Much as I revere the composer Claudio Monteverdi (1567-1643), whom I regard as the epitome of musical genius, his preeminence is at least partly an artifact of modern musicology. Monteverdi's music - his madrigals, villanellaas and ritornellos, his masses, and especially his glorious Marina Vespers of 1610 - were all composed in a shared idiom of Italian musicians of his era; Monteverdi's greatness is not his innovation but his felicity. Even his operas were not as sui generis as the modern stagings might suggest, and his greatest opera, L'incoronazione di Poppea, was almost certainly partly the work of Francisco Cavalli… (amazon.com)
Vito Polara is a young ambitious man from the slums of Naples, who wants to get as much power and money as possible. He decides to quit smuggling cigarettes and tries to take over the local fruit and vegetable distribution, which is considered more profitable. After challenging the rural crime boss of the local Camorra, Vito becomes part of his gang and soon his life changes. He moves to a new luxurious seaside apartment and plans to start a family with the beautiful Assunta. At their wedding party, however, and later on, he's about to see who the real boss is.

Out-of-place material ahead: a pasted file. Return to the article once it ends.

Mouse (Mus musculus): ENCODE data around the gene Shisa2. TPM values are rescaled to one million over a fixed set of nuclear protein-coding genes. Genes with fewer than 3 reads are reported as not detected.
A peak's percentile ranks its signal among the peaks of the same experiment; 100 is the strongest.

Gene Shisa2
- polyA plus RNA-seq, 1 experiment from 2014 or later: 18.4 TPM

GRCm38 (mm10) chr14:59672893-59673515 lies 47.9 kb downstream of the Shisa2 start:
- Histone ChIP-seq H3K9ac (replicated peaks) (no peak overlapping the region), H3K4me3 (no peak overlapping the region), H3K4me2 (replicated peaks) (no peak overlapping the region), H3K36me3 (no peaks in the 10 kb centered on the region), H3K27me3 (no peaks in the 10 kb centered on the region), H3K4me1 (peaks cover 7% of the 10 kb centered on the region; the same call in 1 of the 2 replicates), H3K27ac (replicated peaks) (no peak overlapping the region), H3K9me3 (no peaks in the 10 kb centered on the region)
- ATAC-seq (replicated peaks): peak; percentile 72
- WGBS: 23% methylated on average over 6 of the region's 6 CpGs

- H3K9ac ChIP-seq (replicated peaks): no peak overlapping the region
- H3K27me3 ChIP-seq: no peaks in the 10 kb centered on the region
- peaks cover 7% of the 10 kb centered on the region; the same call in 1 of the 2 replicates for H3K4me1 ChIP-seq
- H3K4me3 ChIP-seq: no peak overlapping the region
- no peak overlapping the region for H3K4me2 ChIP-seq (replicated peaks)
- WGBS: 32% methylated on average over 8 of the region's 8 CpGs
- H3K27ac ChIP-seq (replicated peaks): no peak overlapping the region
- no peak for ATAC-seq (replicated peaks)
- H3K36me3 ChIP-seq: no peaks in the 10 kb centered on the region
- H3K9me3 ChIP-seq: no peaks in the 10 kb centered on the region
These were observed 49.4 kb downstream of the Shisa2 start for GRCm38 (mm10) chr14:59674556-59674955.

Antonio Florio’s deep understanding of the Baroque musical terrain of Naples now takes him to the dawn of the 18th century when the fervour and visceral excitement held by Neapolitans for their chief patron saint San Gennaro was at its height, in an era when the city had been ravaged by plague and was living in constant fear of eruptions from nearby Mount Vesuvius. Great devotion was directed at San Gennaro, in the belief that he would ward off further evils: a richly-adorned chapel in Naples’s cathedral was dedicated to him and provided with its own musical ensemble, and a stream of composers (often pupils of the great Francesco Provenzale) such as Cristofaro Caresana, Nicola Fago and Gaetano Veneziano worked there. Central to the programme of I Turchini, prepared by Florio and Dinko Fabris, are performances of Fago’s four-part Stabat Mater and Caresana’s canzona Sirene festose. There is a rare outing also for a motet, Antra valles Divo plaudant, written by the young Domenico Scarlatti – three of whose string sinfonias are also included here – when he was one of the organists in the Real Cappella; musicians in Naples regularly moved in and out of different ensembles, then as now. A booklet essay by Fabris himself splendidly underpins the popular traditions and musical and religious colour surrounding San Gennaro in a Naples still alive today; moreover, an evocation brought to potent life by the performances of Florio, with his singers and instrumentalists of I Turchini.